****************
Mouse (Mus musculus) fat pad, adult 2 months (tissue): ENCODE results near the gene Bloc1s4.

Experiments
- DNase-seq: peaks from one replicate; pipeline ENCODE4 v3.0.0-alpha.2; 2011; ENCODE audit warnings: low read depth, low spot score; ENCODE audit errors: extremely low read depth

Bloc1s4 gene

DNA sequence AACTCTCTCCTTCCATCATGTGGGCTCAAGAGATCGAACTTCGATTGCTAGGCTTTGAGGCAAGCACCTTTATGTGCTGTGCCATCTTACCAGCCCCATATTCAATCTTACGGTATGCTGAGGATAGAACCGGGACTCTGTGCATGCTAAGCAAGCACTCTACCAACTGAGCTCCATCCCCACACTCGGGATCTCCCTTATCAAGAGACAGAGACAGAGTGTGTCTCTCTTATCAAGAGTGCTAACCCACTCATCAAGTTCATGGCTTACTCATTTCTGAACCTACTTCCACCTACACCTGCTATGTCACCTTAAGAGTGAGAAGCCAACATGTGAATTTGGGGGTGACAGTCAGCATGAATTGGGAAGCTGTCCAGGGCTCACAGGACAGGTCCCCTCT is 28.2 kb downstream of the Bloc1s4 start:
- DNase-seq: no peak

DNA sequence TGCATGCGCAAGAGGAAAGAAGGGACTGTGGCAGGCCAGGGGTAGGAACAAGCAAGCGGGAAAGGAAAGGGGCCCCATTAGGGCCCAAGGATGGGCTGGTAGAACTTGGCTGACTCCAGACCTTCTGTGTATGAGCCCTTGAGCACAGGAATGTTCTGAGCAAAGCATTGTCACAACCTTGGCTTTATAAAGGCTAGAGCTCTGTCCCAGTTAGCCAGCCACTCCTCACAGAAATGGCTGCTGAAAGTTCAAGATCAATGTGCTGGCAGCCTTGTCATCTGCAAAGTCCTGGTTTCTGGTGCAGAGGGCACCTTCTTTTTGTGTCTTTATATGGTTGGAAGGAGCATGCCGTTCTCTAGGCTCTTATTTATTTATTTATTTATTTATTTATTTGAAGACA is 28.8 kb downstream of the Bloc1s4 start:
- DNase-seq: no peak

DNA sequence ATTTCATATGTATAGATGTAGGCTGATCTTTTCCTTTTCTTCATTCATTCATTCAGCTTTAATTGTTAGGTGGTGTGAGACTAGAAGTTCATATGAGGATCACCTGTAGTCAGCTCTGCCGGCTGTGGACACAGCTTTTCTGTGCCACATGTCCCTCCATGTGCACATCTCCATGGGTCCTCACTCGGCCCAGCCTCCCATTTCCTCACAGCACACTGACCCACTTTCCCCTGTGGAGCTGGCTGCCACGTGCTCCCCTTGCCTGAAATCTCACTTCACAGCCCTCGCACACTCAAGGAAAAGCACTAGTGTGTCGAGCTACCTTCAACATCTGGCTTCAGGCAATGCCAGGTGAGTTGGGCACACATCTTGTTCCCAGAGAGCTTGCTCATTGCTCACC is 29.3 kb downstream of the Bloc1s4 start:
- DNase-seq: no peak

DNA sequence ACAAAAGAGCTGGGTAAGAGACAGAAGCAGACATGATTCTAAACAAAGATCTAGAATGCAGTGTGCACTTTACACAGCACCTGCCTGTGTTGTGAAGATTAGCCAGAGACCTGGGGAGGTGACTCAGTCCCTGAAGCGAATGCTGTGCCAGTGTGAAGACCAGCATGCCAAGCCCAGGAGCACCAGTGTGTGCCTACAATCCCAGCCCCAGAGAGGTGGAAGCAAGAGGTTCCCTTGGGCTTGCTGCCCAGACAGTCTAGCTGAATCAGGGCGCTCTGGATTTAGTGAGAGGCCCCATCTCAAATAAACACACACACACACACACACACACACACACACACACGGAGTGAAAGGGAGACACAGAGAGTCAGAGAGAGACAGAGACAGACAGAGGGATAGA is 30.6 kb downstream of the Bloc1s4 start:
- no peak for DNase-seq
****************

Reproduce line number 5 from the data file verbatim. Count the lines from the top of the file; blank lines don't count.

DNA sequence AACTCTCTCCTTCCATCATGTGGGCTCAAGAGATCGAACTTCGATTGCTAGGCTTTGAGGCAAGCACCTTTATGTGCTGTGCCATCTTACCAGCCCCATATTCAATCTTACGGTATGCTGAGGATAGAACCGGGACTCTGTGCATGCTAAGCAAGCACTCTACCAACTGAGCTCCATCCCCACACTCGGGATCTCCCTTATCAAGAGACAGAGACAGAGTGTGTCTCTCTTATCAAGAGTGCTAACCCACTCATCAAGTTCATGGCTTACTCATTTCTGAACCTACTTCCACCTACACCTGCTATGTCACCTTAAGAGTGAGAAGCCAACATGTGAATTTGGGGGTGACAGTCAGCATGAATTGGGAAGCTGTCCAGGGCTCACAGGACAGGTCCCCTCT is 28.2 kb downstream of the Bloc1s4 start: